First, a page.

I checked into the hospital around 11:30, and when checked by the nurses I was 2cm dialated. The nurse predicted that it would take one hour per cm to reach the full dialation at 10 cm. This meant at least 8 hours of labor. The midwife planned to come to the hospital later, as did my doula.

I kept up a pattern of breathing through the contractions. I would not talk too much, just enough to let my husband or mom know that i was having one. I would continue to breathe and try to relax my body each time. There was definitely a type of climbing and ascent when the contraction would get stronger and then slowly go away. We changed positions – I would walk with support from Anil, sit on a birthing ball, lay in bed. I was planning on having a water birth, however, we were instructed that I couldn’t get into the water until 5 cm dialation.

Around 3:30pm things intensified. The contractions were more painful. The nurse said that I should walk to try to speed up the process. I could not imagine this, but Anil supported me and we tried to walk in the room. I went to the bathroom and started to feel this intense downward pressure. It was like a big ball was pressing down on my pelvic floor.

I kept using the breath and tried to remain calm even though it was quite painful. The contractions had spaced out in frequency. I felt like my body was being taken over – as if this supernatural force was rocking my body each time. The feeling was I could not do anything against these forces greater than myself. The feeling was that I had to let things happen, and I succumed to this force.

At 3:30am I asked the nurses to check me, and surprise – I was 10 cm dialated! The nurses frantically started to prepare for birth and fill the tub. I got into the water. At this point the midwife had not arrived. My mom and Anil were nervous, even in my foggy state I could see my mom pacing the floor watching the door.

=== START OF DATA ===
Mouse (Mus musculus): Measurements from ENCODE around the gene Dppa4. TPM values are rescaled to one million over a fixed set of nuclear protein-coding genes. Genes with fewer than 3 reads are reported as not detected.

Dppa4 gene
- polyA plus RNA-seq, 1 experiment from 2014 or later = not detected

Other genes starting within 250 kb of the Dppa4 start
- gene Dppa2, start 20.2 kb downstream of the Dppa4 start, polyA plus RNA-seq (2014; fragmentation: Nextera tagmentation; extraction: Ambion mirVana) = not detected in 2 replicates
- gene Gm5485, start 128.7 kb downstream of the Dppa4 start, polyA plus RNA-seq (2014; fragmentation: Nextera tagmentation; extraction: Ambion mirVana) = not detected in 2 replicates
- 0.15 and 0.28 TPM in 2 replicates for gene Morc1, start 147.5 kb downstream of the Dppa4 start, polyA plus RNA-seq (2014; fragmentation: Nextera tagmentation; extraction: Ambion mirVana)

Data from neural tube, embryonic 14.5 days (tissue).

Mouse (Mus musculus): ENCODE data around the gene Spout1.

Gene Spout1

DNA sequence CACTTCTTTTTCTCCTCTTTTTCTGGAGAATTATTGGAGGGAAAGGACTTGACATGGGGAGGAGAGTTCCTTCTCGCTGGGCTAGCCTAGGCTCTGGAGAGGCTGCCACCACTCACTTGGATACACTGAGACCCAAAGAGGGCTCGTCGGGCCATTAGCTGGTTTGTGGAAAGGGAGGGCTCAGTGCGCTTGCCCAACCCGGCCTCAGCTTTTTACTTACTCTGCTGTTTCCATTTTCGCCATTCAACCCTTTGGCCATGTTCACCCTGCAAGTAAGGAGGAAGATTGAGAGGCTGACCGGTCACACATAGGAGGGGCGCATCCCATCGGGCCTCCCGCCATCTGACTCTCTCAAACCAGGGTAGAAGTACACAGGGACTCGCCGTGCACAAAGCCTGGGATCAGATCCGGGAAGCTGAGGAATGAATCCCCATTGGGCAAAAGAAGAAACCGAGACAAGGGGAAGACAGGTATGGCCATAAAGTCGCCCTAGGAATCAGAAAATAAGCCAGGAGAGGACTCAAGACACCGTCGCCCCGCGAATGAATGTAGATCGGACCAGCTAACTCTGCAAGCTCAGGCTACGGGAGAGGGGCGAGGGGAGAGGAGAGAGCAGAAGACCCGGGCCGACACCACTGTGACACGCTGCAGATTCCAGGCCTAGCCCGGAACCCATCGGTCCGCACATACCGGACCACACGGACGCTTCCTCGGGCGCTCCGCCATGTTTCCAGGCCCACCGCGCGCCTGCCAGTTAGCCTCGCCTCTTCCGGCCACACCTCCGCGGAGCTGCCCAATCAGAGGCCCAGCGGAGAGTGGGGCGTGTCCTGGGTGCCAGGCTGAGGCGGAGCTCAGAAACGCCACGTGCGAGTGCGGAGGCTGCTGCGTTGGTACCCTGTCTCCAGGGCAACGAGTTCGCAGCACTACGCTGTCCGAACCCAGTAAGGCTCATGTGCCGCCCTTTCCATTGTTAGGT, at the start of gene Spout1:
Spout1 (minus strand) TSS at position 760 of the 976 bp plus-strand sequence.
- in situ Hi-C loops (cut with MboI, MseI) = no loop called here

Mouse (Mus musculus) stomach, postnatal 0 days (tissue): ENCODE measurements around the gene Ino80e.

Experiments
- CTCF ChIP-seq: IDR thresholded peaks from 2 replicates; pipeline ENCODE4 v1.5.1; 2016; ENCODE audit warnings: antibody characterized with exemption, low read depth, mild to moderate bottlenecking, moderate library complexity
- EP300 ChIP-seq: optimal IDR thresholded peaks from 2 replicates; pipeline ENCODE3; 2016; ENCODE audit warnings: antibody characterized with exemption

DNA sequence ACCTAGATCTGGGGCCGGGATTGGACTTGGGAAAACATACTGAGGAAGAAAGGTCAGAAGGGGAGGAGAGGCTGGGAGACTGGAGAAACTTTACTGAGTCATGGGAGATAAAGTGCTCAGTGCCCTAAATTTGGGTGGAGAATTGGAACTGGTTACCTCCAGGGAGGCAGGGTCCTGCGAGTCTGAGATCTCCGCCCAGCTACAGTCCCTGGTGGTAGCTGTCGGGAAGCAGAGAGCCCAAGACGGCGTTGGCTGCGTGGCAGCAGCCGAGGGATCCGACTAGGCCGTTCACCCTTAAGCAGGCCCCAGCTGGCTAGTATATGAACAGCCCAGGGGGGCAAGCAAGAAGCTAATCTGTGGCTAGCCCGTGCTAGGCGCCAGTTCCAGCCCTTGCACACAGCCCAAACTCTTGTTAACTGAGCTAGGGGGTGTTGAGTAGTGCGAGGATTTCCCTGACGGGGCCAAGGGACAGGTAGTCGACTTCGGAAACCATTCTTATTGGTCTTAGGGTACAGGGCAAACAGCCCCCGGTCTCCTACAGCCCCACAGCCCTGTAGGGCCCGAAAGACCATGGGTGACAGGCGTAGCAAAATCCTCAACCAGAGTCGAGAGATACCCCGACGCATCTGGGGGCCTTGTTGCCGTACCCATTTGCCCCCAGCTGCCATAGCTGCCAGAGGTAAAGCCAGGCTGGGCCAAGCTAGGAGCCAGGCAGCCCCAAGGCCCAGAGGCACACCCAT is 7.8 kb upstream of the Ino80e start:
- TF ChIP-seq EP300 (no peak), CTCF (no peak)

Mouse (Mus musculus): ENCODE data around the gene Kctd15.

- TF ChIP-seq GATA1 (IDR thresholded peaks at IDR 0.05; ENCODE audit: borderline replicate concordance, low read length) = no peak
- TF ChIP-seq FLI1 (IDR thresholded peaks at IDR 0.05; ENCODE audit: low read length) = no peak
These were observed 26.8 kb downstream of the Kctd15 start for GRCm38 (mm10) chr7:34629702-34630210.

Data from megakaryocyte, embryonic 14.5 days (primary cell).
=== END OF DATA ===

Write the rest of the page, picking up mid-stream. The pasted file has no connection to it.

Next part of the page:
When the midwife arrived I was in the birthing tub and ready. She asked me “Jessica do you want to feel the baby’s head? This isn’t something that happens often in life.” I did, I was in a complete daze as I felt this slimy, hard surface at my pelvic floor. The midwife told me to go ahead and push if I strongly felt the urge.

When the next contraction came I pushed, and his head came out. I felt weak, but his body came out easily. And then this loud roar filled the room – he was crying! Esther put a wet, vernix-covered baby onto my chest. Here he was after months of waiting! I couldn’t believe it. I was worried about having to push more to deliver the placenta. When the umbulical cord stopped pulsating Esther helped my husband to cut it. Then baby was passed to mom and dad to hold. He was still screaming. Although the lights were dimmed, he had come into this world from the warm safe dark wet world he had known for nine months. I hadn’t yet delivered the placenta, but this came out easily.

I was spent physically and started to shake uncontrollably. It was over and Dylan was here. It was an amazing experience. Not without pain, but still amazing. Would I do it again? YES!

No question – I attribute my quick labor to my ability to relax and stay with my breath. Being able to stay in the moment and not contract from the pain was crucial.

What are your birthing experiences?  Have you used breathing for other positive means?